By Edward Epstein
Friday, October 21, 2022
Sometimes you encounter Abraham Lincoln through the most surprising and circuitous paths.
Recently I attended a concert performance by the Baltimore Symphony Orchestra at the beautiful and acoustically wonderful Strathmore concert hall in Bethesda, Md. The main piece for the day was Leonard Berstein's Kaddish Symphony, a deeply moving work originally written to honor President John F. Kennedy for which Bernstein wrote a narration in which he wrestles with the question of why God allows bad things to happen.
After the attacks of Sept. 11, 2001, Bernstein's friend Samuel Pisar rewrote the narration to reflect Pisar's experiences in the World War II Holocaust and the events of 9-11. Pisar died in 2015; Bernstein in 1990.
Pisar's narration at Strathmore was read by his widow Judith and daughter Leah. They were escorted onto stage by guest conductor James Conlon and by another man, who I didn't immediately recognize. After several seconds, I realized he was Secretary of State Anthony Blinken. What was he doing there?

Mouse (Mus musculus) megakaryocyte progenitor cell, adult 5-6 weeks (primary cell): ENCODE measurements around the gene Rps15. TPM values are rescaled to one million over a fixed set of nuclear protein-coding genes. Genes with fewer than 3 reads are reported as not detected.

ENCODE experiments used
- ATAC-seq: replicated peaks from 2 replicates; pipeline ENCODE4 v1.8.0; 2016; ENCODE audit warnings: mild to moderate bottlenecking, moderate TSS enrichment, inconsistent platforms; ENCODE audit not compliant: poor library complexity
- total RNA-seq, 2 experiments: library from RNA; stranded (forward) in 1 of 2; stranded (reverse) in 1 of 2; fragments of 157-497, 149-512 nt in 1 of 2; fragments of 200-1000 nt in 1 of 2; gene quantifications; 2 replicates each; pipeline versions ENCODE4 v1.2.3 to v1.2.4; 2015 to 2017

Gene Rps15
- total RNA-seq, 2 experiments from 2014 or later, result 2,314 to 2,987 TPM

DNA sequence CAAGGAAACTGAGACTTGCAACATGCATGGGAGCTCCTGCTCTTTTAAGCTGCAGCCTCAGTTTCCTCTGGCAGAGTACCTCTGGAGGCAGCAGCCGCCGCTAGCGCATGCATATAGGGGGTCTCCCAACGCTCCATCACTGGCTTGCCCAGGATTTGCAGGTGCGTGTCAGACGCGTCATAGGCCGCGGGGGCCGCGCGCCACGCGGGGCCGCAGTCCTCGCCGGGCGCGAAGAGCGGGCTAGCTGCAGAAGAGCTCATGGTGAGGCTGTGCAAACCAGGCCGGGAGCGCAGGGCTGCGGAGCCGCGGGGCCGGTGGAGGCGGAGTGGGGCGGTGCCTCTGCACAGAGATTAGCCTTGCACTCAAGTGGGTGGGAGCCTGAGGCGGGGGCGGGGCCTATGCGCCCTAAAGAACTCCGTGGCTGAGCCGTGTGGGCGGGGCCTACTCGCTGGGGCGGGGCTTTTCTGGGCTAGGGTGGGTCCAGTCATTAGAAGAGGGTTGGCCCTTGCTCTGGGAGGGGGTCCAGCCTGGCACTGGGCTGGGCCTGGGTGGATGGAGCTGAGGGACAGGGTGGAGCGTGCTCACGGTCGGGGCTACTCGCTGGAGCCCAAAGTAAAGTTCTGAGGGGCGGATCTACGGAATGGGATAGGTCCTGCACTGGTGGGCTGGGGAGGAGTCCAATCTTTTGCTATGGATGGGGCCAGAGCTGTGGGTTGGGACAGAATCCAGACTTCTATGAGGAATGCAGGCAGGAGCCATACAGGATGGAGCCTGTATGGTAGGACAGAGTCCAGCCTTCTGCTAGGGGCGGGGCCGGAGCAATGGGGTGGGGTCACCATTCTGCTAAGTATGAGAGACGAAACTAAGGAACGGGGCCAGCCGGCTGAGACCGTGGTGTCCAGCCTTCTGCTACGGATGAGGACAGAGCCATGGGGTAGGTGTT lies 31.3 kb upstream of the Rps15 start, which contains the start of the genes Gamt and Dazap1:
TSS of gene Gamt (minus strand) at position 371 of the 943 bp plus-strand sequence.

Turns out he is Sam Pisar's stepson. And he came to say a few words before the performance.
All this led me to look up Pisar and then Blinken. At the very end of Blinken's Wikipedia biography, I found the fact, new to me, that he and four other musicians have recorded a few "nerd rock" songs that are available on the audio service Spotify. Blinken is the songwriter and the singer on the pieces, recorded several years ago.
The name of the group? ABlinken, as in Abe Lincoln.
NPR has reviewed Blinken's songs. It called the work "a decent amateur demo... Anthony Blinken sounds like what he is -- a hobbyist who loves playing music."
Turns out that this fact got some publicity in late 2020, when President-elect Joe Biden nominated Blinken to serve as secretary of state. But I missed it. As President Harry S Truman said, "The only new in the world is the history you don't know."
So ABlinken was new to me.